Rising food prices, a decline in trade: how the war in Ukraine can hit Africa

African economists are sounding the alarm about a looming and likely catastrophic decline in trade between the continent and its warring partners if Russia’s much-denounced invasion of Ukraine is short-lived.

Russia and Ukraine are key players in global agricultural trade, with both countries accounting for a quarter of global wheat exports, including at least 14 percent of corn exports in 2020 and 58 percent of global sunflower oil exports in the same year. , show analysis.
Trade between African countries and former Soviet neighbors, especially Russia, flourished in recent years while Russian exports to the continent are estimated at $14 billion a year, while imports from Africa are about $5 billion a year.

But analysts are concerned that these gains are about to fade away quickly, signaling a serious deterioration in the food situation in Africa if the Russian military operation in Ukraine continues.

“Three months to starvation”

Parts of Africa could be plunged into famine in as little as three months if the Russian invasion of Ukraine drags on, says Wandile Sihlobo, chief economist at South Africa’s Agricultural Business Chamber.

“In the short term, between now and three months, the conflict will affect the food supply primarily in terms of pricing,” Sikhlobo told CNN.

“As net importers of products such as wheat, which affects bread and cereals, sunflower oil and corn, African countries are heavily influenced by some of these supplies coming from Russia and Ukraine. There will be problems if the war goes on for more than three months – because usually countries usually keep stockpiles of supplies for three to five months.”

Sikhlobo explains that the war in Ukraine also comes at an unfortunate time for Africa, given the current experience of the war. severe drought in its eastern subregionwhich has taken a hit on food prices.

“Food prices are already high. If the war drags on, millions of Africans will starve. We already expect millions of people to go hungry in drought-affected areas, so the ongoing conflict will escalate. what,” he said.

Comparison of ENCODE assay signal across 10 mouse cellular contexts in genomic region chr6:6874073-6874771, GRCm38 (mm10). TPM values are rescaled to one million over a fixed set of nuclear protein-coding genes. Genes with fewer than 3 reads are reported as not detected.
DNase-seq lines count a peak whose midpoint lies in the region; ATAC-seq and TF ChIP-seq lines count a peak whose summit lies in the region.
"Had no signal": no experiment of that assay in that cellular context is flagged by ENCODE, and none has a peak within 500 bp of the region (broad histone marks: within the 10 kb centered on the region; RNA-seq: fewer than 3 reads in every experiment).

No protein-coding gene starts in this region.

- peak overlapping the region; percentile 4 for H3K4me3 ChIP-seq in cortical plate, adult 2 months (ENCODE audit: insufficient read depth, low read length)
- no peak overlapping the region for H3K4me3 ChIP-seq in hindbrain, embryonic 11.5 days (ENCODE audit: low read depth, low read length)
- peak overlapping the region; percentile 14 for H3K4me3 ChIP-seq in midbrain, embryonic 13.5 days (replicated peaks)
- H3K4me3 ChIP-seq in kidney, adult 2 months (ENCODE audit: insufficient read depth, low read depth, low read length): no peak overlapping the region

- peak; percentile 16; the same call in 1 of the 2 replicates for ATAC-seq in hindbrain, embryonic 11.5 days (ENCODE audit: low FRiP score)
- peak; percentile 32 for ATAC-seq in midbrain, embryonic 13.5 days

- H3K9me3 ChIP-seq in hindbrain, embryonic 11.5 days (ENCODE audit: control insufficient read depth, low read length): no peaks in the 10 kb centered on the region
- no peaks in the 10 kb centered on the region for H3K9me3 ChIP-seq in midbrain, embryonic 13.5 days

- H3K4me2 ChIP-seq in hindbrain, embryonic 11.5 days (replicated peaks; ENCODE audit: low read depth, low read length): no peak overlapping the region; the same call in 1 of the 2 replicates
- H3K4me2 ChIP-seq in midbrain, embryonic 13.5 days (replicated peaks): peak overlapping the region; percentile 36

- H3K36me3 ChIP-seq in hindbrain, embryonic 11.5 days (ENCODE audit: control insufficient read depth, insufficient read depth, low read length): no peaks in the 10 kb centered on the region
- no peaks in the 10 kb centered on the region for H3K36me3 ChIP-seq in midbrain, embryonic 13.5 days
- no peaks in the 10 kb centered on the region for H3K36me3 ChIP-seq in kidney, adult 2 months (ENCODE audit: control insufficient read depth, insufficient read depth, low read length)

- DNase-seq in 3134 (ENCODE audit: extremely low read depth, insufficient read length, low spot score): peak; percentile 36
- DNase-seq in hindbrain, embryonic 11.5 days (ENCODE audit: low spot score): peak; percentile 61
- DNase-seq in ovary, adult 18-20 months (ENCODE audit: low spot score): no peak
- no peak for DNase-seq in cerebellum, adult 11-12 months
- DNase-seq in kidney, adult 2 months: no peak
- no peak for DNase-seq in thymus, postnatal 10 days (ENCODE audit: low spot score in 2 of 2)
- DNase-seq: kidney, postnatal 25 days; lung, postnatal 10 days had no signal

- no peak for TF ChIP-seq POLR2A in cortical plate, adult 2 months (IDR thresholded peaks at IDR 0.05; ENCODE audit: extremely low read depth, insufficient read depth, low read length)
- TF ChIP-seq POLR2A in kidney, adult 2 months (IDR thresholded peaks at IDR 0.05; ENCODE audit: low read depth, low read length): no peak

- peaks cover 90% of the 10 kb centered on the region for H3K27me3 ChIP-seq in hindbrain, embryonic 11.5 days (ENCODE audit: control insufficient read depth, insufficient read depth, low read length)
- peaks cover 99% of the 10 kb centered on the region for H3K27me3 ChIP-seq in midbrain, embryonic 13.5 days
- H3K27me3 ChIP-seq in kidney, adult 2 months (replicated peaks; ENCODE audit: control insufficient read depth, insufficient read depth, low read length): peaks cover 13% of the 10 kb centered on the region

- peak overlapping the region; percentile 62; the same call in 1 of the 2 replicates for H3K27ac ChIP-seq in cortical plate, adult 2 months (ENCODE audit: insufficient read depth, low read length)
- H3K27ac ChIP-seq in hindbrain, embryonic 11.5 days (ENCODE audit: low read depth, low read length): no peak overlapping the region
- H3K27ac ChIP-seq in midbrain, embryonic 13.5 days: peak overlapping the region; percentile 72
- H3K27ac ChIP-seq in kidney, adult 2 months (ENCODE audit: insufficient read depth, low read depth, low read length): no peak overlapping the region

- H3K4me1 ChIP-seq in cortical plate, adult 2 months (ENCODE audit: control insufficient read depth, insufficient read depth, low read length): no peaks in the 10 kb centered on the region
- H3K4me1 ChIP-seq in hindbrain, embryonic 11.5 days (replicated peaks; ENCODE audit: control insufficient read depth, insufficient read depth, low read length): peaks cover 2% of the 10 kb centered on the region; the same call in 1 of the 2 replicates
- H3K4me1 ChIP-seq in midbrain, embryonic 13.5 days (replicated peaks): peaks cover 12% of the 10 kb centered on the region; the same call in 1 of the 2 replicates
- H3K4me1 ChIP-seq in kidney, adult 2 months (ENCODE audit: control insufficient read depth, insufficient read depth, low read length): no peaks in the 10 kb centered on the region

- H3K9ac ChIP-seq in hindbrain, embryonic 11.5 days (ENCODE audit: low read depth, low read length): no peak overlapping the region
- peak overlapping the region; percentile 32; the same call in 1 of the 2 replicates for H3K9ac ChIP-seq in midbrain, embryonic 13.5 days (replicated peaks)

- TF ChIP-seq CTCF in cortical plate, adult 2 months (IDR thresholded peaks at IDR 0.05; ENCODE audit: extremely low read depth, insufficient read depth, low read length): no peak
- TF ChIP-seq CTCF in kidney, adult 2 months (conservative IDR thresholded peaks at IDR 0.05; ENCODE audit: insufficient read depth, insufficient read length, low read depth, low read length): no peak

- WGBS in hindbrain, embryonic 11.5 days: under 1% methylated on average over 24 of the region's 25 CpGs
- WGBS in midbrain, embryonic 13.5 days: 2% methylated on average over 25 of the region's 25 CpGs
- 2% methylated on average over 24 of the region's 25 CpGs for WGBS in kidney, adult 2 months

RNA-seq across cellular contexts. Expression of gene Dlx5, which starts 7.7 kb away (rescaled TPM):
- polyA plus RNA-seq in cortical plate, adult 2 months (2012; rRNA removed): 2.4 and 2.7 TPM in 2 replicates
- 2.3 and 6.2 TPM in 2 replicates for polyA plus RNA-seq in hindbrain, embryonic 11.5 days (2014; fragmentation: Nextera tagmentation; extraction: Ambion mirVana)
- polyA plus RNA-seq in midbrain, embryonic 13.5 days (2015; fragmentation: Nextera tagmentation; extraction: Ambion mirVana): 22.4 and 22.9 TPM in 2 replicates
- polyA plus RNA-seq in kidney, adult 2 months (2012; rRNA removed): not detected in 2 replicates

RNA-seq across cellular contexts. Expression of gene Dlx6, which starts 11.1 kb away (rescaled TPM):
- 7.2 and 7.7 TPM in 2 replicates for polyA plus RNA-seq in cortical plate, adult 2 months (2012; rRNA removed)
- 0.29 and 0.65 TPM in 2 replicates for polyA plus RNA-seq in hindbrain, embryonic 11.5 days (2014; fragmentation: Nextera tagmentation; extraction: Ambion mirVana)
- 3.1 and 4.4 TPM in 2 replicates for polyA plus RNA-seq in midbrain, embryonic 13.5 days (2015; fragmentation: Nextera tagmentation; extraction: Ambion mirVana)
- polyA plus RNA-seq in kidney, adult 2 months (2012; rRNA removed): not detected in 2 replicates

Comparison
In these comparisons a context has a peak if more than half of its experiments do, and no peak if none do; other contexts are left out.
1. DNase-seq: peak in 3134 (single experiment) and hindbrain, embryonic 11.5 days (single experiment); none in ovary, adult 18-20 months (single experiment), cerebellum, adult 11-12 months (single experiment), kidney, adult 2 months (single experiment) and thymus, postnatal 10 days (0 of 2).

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Africa’s largest countries, such as Nigeria, Egypt, South Africa, Algeria and Kenya, are major importers of Russian agricultural exports, putting them at risk of a further spike in food prices in the event of trade disruptions.

Silobo adds that sanctions against Russia could also complicate exports from Africa.

“Africa exports fruits and vegetables to Russia and Ukraine. Seven percent of South Africa’s citrus fruits go to Russia, 14 percent of South Africa’s apples and pears go to Russia. Egypt and Tunisia also export fruits and vegetables to Russia. countries is that with all the sanctions that are imposed on Russia by the US and European countries, this affects the financial services sector … even if logistics does not suffer immediately, this will disrupt the payment system for all countries exporting to Russia, ” he told CNN.

Development economist Ndumiso Hadebe agrees that “In Africa, there are likely to be disruptions in the supply chains of goods and services that are exported and imported between Russia and Africa,” as Russia hit by a flurry of sanctions critics of his invasion of Ukraine.

Take a side in a conflict

Hadebe tells CNN Africa is mostly muted response in relation to the Russian-Ukrainian conflict, a more direct position towards the parties involved in the war may give way if the fighting intensifies.
Only a few governments on the continent have spoken out since the attacks. African Union urging Russia to respect the sovereignty and territorial integrity of Ukraine.

“There will be significant pressure in terms of multilateralism, as African countries may be forced to take a stand on the conflict that is taking place between Russia and Ukraine, and this may negatively or positively affect relations between Africa and Russia in the future. “, says Hadebe.

For Russian scientist Irina Filatova, siding with Africa won’t do any good.

“Africa does not benefit from taking sides. I think Africa might try to remain neutral,” said Filatova, who specializes in Russian and African history.

Beyond agriculture, Russia is expanding its influence in insurgent-worried African states by offering alternative military solutions to those offered by its Western counterparts, which are often driven by human rights considerations.

Russia signed 20 military cooperation agreements in Africaincluding transactions with Nigeria as well as Ethiopiatwo of the most populous countries in Africa.
Russian mercenaries constantly fell under accusations human rights violations in the Central African Republic and other parts of Africa, where they have been hired by regional governments to fight local insurgents.

However, Russia denies ties to private military contractors such as the Wagner group, which has been accused of abuse.

Hadebe told CNN that the arms trade is “one of the key features that define the trade relationship between Russia and Africa.”

“Russia is the largest arms exporter, in particular to sub-Saharan Africa.”

Africa accounted for 18 percent of Russian arms exports between 2016 and 2020, according to the agency. data Stockholm International Peace Research Institute.

Filatova said Russia’s prospects for doubling its interests in Africa could be enhanced after the war in Ukraine.

“Russia will be much more interested in maintaining relations with African countries than it has been so far … It has already begun to develop these relations, but in the context of global isolation from the Western world, it will definitely try to maintain relations with Africa. ” she told CNN.